# Month: August 2014

### Rendering Volume Filling Triangles in OpenGL (with no buffers)

This is the promised follow-up to Rendering a Screen Covering Triangle in OpenGL (with no buffers), except this time the goal is to write a shader that accesses every location in a 3d texture (volume). We use the same screen covering trick as before to draw a triangle to cover a viewport match to the X and Y dimensions of the volume, and we use instanced rendering to draw repeated triangles for each layer in the Z-dimension.

The vertex shader looks the same as before with the addition of the `instanceID`

.

flat out int instanceID; void main() { float x = -1.0 + float((gl_VertexID & 1) << 2); float y = -1.0 + float((gl_VertexID & 2) << 1); instanceID = gl_InstanceID; gl_Position = vec4(x, y, 0, 1); }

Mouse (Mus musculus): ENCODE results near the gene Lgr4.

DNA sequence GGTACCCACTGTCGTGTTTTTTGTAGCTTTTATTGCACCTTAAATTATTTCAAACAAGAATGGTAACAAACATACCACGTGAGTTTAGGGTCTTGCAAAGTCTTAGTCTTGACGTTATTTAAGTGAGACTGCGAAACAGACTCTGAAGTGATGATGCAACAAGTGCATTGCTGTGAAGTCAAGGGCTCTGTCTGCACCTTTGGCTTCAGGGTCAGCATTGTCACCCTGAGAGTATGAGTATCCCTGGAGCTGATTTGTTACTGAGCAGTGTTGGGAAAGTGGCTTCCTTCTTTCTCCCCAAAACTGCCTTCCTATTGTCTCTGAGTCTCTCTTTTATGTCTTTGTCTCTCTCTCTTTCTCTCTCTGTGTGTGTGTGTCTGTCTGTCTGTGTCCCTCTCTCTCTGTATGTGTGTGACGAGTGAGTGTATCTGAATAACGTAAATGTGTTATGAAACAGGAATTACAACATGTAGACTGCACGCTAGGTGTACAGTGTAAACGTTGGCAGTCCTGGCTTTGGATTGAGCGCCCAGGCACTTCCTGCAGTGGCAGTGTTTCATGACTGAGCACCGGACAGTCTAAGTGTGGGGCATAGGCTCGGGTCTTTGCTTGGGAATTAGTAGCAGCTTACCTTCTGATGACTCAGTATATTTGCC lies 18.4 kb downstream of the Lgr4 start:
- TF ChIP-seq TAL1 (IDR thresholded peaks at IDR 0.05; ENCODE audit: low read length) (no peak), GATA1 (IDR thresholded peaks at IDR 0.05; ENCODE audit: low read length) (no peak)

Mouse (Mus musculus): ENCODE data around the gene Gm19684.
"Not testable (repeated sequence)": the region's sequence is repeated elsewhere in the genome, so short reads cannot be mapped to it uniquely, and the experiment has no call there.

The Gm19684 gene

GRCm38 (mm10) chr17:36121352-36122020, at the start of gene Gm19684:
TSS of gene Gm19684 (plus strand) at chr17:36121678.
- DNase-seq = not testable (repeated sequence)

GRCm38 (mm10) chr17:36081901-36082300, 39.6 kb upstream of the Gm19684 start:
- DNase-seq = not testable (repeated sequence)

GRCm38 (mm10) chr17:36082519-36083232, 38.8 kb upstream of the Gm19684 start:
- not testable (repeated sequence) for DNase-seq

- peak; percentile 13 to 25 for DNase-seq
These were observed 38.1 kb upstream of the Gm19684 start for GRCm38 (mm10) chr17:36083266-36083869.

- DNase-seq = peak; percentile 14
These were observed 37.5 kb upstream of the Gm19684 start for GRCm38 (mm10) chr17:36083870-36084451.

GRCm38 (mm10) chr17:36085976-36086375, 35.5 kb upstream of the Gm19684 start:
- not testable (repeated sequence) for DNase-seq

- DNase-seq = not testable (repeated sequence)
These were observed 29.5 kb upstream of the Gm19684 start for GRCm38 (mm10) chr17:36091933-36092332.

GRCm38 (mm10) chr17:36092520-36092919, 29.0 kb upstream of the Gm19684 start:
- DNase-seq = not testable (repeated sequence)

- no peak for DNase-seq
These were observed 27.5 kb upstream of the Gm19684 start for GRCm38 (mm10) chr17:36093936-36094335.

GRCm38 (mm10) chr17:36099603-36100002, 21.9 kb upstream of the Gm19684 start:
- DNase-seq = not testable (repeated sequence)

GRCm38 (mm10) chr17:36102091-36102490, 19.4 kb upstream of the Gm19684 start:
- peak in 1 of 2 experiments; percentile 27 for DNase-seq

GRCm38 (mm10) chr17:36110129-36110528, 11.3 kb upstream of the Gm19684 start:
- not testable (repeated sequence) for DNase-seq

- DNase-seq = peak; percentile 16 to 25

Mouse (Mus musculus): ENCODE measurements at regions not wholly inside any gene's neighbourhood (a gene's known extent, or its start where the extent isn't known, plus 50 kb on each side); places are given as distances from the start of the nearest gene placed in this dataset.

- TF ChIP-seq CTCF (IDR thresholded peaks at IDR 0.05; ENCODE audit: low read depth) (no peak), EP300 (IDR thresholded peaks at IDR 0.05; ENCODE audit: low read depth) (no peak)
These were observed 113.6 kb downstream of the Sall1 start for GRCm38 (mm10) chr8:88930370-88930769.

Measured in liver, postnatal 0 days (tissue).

The fragment shader can then recover the voxel coordinates from `gl_FragCoord`

and the `instanceID`

.

flat in int instanceID; void main() { ivec3 voxelCoord = ivec3(gl_FragCoord.xy, instanceID); voxelOperation(voxelCoord); }

Very similar to drawing the single screen covering triangle, we set our viewport to the XY-dimensions of the volume, bind a junk VAO to make certain graphics drivers happy, and call `glDrawArraysInstanced`

with the Z-dimension of the volume, so that we draw a triangle per-slice of the volume.

glViewport(0, 0, width, height); glBindVertexArray(junkVAO); glDrawArraysInstanced(GL_TRIANGLE_STRIP, 0, 3, depth);

Which would look sort of like the following:

This can be useful for quickly processing a volume. Initially, I used this as an OpenGL 4.2 fallback (instead of compute shaders) so that I could still use the NSight debugger, until I realized this approach was actually outperforming the compute shader. Of course, when to use compute shaders, and how to use them effectively deserves a post of its own.